What would you do if a close family member or friend approached you and ask for a loan or for you to co-sign a loan?
A friend called me the other day asking what to do: Someone had asked for help in the form of a co-signed loan. Apparently, this person had run into some financial difficulty and needed a loan to pay the storage company to get his stuff back.
My friend had no idea how to respond.
If the Bank Won’t Lend Why Should You?
Ding-Ding-Ding! That’s the sound of a warning alarm.
Can’t get loan on his own … Can’t get his stuff out of storage because he could not pay the bill.
If this person cannot pay the storage bill, how will they make loan payments?
Banks have lending down to a science. They know who is good with money and who is not: Nine-times-out-of-ten, they are right. Banks may take on a loan where the person may not have the best credit history, but that person will certainly pay more interest.
Banks are also making an investment in the loan. They want to ensure they get a return on that investment by doing dome diligence on the borrower and avoiding potentially bad investments.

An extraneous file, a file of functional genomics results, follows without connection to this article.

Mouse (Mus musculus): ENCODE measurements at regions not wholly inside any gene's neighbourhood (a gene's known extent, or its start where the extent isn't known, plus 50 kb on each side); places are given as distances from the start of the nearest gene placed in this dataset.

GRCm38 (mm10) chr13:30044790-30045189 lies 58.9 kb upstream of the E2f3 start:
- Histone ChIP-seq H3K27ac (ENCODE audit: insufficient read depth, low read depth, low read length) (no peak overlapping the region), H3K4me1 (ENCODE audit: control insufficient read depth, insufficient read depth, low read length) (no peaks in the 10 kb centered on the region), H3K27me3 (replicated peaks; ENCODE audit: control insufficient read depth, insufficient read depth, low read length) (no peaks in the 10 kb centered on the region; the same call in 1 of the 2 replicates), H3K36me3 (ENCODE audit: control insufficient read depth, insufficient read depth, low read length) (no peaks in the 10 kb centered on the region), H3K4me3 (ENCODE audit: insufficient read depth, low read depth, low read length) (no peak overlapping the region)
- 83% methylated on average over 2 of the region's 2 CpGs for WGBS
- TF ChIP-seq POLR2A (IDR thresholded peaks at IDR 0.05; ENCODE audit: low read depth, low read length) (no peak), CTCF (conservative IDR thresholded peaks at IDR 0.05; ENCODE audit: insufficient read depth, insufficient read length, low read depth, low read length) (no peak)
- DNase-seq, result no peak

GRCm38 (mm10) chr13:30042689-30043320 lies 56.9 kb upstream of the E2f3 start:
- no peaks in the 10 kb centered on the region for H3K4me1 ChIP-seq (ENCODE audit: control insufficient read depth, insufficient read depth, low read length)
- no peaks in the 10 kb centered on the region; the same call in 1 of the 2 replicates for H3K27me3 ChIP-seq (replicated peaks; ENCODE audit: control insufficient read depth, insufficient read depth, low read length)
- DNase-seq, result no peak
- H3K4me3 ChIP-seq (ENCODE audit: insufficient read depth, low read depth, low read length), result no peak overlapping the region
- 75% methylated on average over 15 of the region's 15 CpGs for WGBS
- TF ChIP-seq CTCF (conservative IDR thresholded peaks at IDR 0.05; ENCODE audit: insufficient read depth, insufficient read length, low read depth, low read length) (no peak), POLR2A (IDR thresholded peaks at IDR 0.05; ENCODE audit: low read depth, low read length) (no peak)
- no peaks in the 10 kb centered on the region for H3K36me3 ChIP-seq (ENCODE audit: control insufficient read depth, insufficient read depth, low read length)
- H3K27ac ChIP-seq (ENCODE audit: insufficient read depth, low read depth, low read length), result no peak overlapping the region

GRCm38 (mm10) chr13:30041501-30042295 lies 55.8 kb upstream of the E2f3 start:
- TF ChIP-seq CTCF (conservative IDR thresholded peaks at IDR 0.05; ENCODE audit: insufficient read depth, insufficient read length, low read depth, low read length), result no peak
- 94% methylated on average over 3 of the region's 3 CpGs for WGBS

Banks have diversified loan portfolios. They lend to many people at the same time and the loss from a single default is reduced because of the many other’s who continue to pay.
What Do You Get Out Of the Deal?
Certainly, by co-signing or guaranteeing a loan you are assuming risk. If the person defaults on the loan, you will be forced to assume the payments or settle the debt. If this person cannot get a bank loan, then the risk of default is already high.
When you take on risk, you should be compensated for it. You will not be paid for co-signing or guaranteeing, but you might be out of pocket if the person defaults on the loan.
I was reading about another situation recently where someone had guaranteed a large loan for a family member and put their house up as collateral. This close family member failed to make payments shortly after the loan was advanced and now this person may have to sell their home to satisfy the debt.
What To Do If Someone Asks For A Loan Or Guarantee?
First, ask yourself if this person is really your friend. Personally, I do not lend money to anyone and if someone were to ask me for a loan, I would be seriously put off.
Second, be direct and honest. Tell them you do not lend money to friends. There is no need to justify yourself.
Finally, offer other support or help. You might not lend or guarantee a loan, but you might be able to find another lender for them or, put them in touch with a consumer credit counsellor.